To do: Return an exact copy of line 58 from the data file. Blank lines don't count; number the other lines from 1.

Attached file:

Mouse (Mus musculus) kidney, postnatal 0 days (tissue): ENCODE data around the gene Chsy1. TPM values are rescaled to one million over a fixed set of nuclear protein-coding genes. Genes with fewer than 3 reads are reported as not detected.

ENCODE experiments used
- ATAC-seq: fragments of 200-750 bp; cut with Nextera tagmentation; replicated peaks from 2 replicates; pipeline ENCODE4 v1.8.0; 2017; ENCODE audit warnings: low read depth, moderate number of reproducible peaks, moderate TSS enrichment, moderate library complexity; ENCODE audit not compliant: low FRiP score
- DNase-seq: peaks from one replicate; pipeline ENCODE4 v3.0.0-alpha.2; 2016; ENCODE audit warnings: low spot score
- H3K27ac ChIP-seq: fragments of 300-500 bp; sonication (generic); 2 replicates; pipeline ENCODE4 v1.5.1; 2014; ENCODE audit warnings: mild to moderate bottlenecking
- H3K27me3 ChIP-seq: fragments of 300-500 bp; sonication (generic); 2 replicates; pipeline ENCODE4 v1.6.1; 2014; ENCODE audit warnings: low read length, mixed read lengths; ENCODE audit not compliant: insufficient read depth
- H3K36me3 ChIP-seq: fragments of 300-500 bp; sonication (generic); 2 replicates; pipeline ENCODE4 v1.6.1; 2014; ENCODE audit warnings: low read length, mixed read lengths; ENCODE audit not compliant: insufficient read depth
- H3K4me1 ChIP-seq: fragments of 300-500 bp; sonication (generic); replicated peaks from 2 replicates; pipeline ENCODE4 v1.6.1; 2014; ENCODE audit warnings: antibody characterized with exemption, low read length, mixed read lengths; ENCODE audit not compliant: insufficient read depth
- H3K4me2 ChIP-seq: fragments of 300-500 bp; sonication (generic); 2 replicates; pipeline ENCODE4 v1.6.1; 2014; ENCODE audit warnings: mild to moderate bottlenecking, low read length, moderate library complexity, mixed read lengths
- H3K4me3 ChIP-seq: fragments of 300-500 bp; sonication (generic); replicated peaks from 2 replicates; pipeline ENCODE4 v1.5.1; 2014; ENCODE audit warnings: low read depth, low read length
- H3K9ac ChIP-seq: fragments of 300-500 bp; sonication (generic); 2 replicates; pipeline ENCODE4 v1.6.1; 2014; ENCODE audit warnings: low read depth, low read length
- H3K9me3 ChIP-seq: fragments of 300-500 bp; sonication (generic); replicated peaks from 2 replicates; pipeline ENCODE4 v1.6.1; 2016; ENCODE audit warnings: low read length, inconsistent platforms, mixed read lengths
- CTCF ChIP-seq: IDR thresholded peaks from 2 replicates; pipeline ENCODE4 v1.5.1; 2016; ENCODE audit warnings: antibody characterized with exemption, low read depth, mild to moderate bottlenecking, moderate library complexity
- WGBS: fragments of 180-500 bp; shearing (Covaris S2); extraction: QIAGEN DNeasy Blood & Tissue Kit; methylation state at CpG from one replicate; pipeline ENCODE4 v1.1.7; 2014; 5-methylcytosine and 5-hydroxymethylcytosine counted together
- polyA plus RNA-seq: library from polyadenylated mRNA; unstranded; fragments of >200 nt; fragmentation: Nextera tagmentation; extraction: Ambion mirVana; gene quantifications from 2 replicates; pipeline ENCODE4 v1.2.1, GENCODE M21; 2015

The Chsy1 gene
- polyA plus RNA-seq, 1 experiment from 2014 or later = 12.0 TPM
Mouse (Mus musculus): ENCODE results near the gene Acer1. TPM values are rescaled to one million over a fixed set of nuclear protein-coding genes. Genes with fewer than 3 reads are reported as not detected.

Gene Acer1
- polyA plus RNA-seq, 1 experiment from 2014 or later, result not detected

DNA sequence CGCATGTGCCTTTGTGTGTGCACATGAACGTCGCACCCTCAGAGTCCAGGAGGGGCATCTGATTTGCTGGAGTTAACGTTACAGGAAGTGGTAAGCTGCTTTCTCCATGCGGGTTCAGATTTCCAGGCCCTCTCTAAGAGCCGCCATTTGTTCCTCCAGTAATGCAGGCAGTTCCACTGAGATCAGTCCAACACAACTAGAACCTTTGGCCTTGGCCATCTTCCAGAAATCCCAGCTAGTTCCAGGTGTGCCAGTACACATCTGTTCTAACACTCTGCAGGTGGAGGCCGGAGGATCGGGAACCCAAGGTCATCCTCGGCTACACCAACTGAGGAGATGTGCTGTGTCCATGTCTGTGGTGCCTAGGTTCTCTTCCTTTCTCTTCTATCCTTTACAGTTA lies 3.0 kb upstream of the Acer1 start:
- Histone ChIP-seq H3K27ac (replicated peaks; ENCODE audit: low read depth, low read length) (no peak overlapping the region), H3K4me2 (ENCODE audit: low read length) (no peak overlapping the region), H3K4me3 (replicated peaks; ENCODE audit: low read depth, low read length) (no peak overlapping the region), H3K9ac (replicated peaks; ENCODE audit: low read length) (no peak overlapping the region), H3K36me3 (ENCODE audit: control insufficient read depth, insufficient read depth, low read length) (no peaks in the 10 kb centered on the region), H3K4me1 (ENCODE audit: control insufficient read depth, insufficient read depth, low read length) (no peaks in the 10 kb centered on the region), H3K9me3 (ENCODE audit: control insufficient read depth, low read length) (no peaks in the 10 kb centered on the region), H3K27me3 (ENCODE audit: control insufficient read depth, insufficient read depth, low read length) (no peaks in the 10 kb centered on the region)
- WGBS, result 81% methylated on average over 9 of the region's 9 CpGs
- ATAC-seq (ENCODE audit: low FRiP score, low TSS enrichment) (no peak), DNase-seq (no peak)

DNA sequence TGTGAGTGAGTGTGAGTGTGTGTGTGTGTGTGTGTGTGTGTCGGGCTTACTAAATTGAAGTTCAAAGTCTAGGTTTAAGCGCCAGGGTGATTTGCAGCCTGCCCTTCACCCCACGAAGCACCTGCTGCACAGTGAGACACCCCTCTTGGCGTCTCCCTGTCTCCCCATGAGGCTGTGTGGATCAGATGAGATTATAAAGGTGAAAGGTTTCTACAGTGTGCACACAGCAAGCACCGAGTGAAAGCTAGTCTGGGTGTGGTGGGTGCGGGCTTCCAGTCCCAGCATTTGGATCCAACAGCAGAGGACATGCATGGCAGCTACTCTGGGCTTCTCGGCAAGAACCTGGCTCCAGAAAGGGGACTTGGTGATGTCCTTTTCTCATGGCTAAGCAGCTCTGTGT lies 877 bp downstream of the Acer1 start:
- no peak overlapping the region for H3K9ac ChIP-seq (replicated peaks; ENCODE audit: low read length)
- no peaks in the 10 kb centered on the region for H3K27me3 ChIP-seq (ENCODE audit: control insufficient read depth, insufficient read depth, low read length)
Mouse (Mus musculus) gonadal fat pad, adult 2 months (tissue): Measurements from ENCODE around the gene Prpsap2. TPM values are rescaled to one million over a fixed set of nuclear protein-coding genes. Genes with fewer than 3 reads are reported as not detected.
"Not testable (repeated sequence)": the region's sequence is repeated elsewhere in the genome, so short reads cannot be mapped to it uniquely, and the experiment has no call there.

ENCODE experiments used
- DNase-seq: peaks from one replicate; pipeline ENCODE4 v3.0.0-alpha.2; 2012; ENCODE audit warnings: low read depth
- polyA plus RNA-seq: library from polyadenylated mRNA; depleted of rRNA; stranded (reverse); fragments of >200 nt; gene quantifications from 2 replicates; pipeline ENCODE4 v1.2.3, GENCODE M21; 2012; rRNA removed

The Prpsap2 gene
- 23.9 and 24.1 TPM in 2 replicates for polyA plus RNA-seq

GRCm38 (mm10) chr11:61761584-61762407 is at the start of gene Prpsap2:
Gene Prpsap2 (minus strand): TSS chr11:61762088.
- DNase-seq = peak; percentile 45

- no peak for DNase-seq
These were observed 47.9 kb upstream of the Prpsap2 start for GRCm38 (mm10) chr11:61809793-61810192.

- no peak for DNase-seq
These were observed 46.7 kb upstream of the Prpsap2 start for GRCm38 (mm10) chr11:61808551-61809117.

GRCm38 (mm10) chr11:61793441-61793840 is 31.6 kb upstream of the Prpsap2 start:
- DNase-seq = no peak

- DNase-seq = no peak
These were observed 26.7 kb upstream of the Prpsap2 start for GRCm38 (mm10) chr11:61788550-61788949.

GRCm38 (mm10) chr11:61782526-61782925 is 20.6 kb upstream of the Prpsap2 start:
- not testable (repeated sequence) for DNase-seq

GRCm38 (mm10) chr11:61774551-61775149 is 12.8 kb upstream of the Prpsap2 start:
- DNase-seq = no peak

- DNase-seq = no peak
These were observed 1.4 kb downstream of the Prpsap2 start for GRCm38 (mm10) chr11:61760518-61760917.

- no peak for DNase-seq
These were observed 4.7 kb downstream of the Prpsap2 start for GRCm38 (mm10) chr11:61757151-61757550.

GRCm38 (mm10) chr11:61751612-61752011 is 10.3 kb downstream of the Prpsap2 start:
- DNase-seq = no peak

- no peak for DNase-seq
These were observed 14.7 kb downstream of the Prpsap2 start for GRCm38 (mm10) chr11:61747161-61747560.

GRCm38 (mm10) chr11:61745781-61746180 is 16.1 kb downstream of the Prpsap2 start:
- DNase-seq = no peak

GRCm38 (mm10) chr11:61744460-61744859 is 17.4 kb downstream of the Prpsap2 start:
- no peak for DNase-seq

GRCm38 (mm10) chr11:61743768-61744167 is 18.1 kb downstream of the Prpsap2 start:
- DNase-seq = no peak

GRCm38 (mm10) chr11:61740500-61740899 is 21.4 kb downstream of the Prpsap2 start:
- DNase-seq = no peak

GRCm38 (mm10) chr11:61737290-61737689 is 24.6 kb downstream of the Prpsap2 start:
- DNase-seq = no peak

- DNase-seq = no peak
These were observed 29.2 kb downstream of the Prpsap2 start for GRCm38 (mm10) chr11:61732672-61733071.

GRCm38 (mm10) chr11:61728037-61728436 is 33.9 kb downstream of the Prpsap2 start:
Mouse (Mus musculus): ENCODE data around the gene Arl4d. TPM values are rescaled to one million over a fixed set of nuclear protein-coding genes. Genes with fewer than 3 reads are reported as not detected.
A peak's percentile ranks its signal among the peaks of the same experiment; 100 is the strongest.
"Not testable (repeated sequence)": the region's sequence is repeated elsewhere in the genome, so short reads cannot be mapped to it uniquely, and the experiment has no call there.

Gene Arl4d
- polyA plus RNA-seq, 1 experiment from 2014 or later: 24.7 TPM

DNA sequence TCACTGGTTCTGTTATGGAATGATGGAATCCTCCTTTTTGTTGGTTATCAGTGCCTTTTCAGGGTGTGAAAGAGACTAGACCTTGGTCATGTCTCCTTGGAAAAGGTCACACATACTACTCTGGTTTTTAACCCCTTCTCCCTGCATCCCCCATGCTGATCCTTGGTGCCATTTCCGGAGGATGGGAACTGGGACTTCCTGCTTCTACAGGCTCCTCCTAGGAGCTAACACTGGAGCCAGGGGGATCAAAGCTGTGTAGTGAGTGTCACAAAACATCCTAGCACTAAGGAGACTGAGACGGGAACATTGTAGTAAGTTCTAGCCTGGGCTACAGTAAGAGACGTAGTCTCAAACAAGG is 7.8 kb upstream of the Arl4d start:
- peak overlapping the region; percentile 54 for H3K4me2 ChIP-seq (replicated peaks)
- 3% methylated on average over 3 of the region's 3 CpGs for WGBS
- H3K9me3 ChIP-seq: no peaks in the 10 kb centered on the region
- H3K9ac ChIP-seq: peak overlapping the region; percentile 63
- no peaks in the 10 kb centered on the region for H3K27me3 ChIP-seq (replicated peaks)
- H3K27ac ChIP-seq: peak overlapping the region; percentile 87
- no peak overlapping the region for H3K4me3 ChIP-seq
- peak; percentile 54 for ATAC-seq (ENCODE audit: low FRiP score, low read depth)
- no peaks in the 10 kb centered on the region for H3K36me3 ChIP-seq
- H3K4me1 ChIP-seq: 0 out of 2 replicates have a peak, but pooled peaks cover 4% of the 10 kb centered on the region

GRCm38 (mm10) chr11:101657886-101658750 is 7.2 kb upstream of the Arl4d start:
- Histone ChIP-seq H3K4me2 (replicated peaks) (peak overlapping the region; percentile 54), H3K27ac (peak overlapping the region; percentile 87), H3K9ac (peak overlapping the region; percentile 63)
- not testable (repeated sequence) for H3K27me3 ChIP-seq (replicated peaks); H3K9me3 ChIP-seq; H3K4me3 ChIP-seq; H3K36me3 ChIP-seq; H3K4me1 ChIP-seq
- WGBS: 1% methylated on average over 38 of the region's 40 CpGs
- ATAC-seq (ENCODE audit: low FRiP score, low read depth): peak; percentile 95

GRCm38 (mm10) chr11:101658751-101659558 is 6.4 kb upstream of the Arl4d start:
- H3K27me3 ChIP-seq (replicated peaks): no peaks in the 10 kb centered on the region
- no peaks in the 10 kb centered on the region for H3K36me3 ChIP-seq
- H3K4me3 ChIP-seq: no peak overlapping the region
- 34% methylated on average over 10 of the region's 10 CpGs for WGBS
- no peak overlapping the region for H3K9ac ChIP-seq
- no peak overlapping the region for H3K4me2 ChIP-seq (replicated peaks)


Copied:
GRCm38 (mm10) chr11:61745781-61746180 is 16.1 kb downstream of the Prpsap2 start: